Or as close to that as possible.
At Ole Miss, the No. 8-ranked Rebels haven’t avoided injuries completely but have managed to avoid getting key players hurt for extended periods.
The most serious injury the Rebels have dealt with has been a broken foot by sophomore defensive tackle Justin Smith. Smith was running with the third team and could return late this season.
Freshman Darius “Tig” Barksdale was expected to provide depth or compete for a starting job at strong safety, but he’s out indefinitely with an undisclosed medical condition.
Elsewhere, the Rebels have been without starters Brandon Bolden and Gerald Harris, both with hamstring pulls. Harris, a senior tight end, could be back for today’s light workout. Bolden, a sophomore tailback, is expected back early this week.
Backup free safety Fon Ingram returned to practice Friday after missing three days with flu-like symptoms.
“The last two days it feels like it’s kind of piled up on us,” Ole Miss coach Houston Nutt said.
Nutt attributes part of the hamstring pulls to the condition of the practice fields. The Rebels have been unable to practice inside Vaught-Hemingway Stadium while new turf is being installed.
“The field is a little thin right now,” said Nutt, pointing to the middle section of three grass practice fields adjacent the football building. “This is when you miss your turf. You can’t stay in one spot too long, and all that kind of accumulates on you.”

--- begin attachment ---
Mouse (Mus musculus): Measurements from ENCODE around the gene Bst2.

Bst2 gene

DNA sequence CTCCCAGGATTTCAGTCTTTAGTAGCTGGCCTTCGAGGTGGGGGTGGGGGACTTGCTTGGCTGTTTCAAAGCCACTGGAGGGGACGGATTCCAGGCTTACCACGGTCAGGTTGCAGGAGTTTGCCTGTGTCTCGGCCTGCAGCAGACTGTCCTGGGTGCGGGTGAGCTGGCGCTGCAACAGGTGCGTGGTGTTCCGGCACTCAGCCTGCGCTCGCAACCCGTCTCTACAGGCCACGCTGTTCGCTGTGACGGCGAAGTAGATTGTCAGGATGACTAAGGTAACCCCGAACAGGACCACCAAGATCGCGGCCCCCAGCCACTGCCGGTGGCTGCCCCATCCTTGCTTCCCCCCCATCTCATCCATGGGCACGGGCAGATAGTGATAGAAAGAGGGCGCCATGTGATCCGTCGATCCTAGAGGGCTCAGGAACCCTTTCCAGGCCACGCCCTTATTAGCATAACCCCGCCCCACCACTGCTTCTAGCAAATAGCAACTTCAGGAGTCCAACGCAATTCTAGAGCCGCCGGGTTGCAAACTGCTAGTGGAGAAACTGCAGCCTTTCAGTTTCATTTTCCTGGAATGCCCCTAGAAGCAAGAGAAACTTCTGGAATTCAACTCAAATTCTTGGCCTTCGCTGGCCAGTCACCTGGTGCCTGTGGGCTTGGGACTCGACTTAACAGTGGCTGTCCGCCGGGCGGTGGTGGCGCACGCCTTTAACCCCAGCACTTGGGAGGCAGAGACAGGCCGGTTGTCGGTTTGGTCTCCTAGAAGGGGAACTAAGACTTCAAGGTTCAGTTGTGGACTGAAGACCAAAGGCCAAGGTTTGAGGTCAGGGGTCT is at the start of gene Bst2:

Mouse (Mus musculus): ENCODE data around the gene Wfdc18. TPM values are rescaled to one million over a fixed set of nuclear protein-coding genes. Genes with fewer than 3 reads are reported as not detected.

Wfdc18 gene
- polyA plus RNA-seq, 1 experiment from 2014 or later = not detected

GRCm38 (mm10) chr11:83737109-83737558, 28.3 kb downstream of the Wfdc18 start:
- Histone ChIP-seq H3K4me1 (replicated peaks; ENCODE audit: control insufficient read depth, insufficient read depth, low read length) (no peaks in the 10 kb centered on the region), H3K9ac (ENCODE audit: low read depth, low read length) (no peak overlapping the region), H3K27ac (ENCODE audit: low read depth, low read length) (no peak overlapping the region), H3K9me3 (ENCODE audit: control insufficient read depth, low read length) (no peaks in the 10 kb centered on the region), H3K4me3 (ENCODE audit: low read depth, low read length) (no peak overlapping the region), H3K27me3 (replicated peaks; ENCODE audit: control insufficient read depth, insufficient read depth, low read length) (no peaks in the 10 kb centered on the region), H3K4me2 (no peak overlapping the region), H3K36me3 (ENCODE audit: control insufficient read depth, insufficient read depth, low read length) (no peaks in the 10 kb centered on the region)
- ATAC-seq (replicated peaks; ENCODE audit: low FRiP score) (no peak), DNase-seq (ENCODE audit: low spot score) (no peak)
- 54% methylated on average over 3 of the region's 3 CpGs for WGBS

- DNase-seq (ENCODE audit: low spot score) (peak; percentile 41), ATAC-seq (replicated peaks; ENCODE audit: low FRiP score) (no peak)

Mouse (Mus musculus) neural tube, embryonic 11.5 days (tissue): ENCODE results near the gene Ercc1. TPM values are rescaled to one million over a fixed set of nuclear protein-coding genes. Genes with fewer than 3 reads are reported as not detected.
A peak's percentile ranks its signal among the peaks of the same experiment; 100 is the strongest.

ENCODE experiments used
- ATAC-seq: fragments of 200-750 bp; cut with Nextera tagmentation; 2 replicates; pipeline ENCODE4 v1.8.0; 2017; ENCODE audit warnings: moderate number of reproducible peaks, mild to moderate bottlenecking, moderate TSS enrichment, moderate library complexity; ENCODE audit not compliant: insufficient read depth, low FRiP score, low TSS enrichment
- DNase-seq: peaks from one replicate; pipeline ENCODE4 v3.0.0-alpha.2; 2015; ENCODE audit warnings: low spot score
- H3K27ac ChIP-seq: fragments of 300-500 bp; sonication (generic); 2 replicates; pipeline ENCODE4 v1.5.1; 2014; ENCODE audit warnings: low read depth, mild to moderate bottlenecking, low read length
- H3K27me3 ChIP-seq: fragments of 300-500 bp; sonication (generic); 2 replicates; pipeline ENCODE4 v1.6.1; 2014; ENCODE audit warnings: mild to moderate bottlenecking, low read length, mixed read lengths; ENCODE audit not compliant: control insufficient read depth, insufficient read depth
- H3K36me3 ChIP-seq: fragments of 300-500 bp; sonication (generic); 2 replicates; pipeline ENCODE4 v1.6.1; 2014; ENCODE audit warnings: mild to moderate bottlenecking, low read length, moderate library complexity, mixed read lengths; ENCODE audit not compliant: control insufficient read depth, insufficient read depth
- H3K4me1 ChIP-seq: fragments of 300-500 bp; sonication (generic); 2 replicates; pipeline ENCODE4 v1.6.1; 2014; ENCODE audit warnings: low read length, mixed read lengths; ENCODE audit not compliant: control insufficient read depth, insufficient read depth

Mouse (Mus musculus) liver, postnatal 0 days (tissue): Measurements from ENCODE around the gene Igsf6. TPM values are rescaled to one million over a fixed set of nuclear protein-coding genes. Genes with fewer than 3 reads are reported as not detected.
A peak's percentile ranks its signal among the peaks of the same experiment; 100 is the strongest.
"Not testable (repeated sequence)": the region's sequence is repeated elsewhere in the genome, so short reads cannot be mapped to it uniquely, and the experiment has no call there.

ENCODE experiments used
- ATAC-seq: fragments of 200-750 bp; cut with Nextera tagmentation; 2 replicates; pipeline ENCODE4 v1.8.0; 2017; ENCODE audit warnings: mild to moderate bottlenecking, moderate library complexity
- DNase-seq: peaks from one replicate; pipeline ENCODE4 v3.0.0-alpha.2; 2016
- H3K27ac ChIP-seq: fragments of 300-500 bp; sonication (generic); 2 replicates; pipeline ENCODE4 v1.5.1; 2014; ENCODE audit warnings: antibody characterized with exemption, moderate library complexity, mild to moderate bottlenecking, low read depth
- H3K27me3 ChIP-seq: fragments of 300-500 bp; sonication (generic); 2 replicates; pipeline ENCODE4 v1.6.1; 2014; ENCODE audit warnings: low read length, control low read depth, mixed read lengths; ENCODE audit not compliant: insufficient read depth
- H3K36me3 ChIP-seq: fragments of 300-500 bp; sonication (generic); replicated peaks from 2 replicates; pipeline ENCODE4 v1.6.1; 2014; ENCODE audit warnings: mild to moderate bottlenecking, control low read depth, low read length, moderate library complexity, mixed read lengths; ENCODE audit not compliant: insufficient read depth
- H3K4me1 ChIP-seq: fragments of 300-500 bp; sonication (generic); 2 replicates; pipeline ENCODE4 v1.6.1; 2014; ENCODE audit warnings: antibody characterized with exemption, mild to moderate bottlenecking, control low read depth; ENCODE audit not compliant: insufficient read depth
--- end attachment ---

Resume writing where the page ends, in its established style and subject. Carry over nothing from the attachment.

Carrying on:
Players have the advantage of coaches and trainers working to keep them on the field, but the responsibility for health doesn’t stop with the staff.
“Our job is to do exactly what our coaches tell us to do,” senior offensive lineman Reid Neely said. “These coaches are trying to take care of us, and if you do what they tell you, you’re going to be ready.”
The hamstring injuries to Harris and Bolden have served as a warning to other players to focus and concentrate through the stretch and warm-up portion of practice.
“You see guys go down like that, and you don’t want to be the next one,” junior quarterback Jevan Snead said. “Sometimes there are a few players, I’ve done it myself, who are not taking stretch seriously, but it’s a very important part of practice. You have to get ready to go.”
Beyond stretch the most important thing the players can do is carry a heightened sense of awareness through every drill. Focus, concentrate, and most importantly, go full throttle.
“When guys are tentative, standing around or looking around, that’s when they get hurt,” Nutt said. “You’re standing around a pile, and somebody rolls up on you. You have to go full speed, play with that bend in the knee. That’s their responsibility.”
There are exceptions to the full-speed rule. One of them is Snead. The transfer from Texas is a big reason expectations are so high for Ole Miss right now.
Nutt has worked to keep Snead healthy. That doesn’t mean he’s lacked for full-speed work. It does mean Snead has been held out of some drills, and his defensive teammates know not to hit him.
“I’d like to be in there getting as much live work as possible, but I can see the necessity of being held out at times,” he said.
And it’s hard to argue with a rule that keeps you from getting hit.
“I scrambled the other day and ran into the safety, Kendrick (Lewis) and laughed,” Snead said. “He just kind of raised up his hands and backed away. I don’t get hit any out here.”